State Senator Creigh Deeds leads the local legislators in number of bills, clocking in with a hefty 37. "I represent nine localities," says Deeds, who compares that number to, say, Fairfax, which has plenty of reps to share the bill carrying.

Deeds' SB 265 creates a civil cause of action for a person damaged by false academic credentials. That one, still in committee, was requested by a UVA person, says Deeds, who notes that a fraud charge is still an option in such cases.

His bill SB 270, like SB 3, redefines indecent exposure. Flashing has to be intentional so that it can be seen by others, even if not in a public place. That bill is now "singing with the fishes," says Deeds; it came from Mathews County, where a supervisor who was stalking his neighbor masturbated twice inside his house in view of the neighbor but was not convicted because the acts didn't take place in public.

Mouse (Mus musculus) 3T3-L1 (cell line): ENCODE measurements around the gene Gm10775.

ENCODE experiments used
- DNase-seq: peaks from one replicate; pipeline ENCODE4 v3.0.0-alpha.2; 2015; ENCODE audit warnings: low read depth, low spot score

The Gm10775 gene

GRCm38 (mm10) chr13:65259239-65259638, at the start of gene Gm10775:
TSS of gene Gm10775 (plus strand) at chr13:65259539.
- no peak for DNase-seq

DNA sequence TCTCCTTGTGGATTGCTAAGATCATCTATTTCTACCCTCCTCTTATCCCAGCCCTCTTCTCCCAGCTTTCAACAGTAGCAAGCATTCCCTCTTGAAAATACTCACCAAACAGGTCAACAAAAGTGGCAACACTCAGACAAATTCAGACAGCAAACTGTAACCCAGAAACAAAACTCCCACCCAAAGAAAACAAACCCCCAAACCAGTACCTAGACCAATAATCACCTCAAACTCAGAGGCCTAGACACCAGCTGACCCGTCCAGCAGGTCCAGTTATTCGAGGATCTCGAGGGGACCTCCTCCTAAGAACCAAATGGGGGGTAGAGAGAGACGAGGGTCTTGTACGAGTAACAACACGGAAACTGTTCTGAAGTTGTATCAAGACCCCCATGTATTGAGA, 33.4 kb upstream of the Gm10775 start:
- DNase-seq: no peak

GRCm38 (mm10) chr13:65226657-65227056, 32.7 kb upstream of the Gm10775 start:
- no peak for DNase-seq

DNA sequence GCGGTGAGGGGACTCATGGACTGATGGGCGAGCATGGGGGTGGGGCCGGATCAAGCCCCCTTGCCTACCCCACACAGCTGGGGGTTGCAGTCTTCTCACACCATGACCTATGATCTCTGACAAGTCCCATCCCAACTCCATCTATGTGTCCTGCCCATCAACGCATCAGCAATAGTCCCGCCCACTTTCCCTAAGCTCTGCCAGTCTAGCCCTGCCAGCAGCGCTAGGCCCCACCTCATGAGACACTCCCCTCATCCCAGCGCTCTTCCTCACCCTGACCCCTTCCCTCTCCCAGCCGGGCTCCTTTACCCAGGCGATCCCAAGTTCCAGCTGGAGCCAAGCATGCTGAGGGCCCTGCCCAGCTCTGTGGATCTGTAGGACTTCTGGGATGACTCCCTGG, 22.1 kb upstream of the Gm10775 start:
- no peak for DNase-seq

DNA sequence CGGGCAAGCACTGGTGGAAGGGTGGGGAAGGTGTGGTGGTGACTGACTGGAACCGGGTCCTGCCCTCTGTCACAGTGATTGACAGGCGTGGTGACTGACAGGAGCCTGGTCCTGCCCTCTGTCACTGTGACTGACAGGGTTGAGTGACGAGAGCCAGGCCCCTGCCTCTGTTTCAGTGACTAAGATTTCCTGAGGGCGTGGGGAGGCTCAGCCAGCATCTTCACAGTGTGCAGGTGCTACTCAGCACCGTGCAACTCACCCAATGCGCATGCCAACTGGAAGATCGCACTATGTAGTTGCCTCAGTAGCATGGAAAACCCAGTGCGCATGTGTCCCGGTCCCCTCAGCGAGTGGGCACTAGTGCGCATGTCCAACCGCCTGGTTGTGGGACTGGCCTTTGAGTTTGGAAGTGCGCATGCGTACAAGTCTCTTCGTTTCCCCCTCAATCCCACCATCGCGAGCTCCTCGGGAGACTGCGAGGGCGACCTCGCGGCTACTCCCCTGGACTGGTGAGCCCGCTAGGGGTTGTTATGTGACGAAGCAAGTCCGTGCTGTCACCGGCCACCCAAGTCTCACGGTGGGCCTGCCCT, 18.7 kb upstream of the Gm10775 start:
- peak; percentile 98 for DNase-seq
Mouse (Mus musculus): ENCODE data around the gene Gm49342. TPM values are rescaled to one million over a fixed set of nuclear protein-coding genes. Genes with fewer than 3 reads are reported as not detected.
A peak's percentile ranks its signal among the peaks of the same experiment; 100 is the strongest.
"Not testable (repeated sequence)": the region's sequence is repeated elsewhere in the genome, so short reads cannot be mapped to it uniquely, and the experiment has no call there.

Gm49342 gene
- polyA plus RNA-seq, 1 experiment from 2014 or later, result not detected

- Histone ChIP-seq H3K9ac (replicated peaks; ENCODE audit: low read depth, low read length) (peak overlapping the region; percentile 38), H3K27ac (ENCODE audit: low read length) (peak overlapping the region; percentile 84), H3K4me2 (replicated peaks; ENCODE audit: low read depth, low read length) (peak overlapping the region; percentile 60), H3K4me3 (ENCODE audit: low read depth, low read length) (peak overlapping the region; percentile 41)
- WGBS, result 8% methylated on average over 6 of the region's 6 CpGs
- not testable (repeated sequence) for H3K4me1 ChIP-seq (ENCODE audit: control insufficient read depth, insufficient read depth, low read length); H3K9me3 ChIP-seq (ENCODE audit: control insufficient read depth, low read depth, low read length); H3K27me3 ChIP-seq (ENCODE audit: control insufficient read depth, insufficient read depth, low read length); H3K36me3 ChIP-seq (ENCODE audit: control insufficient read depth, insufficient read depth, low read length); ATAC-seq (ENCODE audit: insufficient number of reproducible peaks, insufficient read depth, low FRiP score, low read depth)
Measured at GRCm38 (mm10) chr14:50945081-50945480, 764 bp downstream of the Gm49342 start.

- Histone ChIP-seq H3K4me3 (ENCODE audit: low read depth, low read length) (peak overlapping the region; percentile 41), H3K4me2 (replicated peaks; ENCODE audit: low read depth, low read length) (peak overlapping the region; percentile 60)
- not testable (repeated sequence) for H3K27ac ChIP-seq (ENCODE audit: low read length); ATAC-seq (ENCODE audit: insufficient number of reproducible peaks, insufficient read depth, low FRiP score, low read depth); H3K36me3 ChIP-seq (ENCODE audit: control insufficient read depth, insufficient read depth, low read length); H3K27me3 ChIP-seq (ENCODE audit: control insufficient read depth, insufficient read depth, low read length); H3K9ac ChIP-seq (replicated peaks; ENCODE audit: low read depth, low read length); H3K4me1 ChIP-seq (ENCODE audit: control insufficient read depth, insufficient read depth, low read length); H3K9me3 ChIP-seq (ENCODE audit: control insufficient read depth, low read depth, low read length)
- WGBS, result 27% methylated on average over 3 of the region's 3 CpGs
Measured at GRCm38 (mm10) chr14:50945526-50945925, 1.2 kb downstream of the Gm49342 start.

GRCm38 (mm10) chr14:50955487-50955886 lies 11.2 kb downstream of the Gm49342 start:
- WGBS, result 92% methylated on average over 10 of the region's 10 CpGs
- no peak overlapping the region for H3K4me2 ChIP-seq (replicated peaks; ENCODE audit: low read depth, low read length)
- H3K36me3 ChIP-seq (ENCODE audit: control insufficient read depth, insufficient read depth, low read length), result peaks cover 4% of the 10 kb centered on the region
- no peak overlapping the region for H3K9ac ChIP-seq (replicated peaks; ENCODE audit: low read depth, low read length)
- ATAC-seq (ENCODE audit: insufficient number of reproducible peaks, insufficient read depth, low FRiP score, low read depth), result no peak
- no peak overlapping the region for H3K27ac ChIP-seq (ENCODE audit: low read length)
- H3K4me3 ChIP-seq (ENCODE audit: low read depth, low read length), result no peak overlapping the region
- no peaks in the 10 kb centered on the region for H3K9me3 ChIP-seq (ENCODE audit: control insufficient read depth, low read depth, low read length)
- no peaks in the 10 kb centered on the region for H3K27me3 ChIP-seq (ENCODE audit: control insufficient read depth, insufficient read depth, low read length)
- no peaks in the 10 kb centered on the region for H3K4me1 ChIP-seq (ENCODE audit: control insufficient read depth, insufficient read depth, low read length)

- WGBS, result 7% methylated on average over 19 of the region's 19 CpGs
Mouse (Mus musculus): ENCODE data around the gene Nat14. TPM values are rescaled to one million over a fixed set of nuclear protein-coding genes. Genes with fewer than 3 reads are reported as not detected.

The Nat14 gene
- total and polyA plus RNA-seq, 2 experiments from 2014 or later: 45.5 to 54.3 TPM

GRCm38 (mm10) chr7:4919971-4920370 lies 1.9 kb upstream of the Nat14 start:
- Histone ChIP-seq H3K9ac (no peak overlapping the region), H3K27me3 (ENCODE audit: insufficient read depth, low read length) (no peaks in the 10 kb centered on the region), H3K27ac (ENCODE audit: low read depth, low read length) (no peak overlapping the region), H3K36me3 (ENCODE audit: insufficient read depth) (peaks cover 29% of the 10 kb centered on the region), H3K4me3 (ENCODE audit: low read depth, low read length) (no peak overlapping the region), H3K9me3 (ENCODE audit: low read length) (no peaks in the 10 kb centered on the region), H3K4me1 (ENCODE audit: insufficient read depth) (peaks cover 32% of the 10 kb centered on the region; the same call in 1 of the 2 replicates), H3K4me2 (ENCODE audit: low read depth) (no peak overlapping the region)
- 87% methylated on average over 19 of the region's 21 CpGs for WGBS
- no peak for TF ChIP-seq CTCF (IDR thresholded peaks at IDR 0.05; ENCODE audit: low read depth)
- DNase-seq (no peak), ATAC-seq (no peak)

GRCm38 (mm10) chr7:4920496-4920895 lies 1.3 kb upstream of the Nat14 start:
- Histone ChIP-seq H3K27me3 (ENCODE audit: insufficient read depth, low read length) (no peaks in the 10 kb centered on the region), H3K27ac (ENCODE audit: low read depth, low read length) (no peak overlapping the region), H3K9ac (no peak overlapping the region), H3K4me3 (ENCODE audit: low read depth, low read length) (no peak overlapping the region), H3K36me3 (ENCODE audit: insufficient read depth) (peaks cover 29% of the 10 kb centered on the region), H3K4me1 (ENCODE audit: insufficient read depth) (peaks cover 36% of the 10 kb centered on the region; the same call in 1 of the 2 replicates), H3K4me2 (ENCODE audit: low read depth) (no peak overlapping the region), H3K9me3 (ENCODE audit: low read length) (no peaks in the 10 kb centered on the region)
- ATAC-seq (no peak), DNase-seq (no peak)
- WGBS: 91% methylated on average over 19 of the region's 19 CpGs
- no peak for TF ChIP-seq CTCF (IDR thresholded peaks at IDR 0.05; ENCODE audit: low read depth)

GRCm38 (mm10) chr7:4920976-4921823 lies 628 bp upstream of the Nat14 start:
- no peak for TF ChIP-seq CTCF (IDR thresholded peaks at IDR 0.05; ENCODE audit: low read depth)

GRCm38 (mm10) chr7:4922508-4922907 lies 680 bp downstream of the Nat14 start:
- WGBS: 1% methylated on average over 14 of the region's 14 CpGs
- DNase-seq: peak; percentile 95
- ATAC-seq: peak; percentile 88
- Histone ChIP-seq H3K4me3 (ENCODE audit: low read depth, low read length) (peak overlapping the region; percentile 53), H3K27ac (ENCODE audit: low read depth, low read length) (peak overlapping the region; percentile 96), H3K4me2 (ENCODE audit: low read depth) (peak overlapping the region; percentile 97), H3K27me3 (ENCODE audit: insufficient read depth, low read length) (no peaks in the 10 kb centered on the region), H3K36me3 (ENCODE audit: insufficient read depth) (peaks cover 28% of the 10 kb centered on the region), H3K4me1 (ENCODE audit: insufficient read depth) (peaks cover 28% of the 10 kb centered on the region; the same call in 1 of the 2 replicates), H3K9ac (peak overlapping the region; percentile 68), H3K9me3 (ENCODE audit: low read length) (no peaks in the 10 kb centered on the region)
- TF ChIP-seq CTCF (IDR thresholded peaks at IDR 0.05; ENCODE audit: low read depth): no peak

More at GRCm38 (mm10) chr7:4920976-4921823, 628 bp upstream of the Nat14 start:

And SB 784 allows ABC stores to sell magazines that educate the public about Virginia wine, which could help out a Lynchburg publisher, explains Deeds. And maybe even Wine Spectator.

Deeds points out that this year sets no record for bill-writing-- in past years, he's seen over 3,000.

"You do the best you can," he says about the volume. "Legislators have to make the best decision based on the information they have at the time."

Of the more than 2,900 bills, Jaquith picks a few that stand out as most inane. Topping his list is the aforementioned "truck nuts" bill.

"The patron, Lionel Spruill [D-Chesapeake], was one of the most outspoken opponents of the droopy drawers bill," says Jaquith, a bill that drew national snickers last year. "This one will go down as the dumbest bill of the year." At press time, it's still languishing in committee.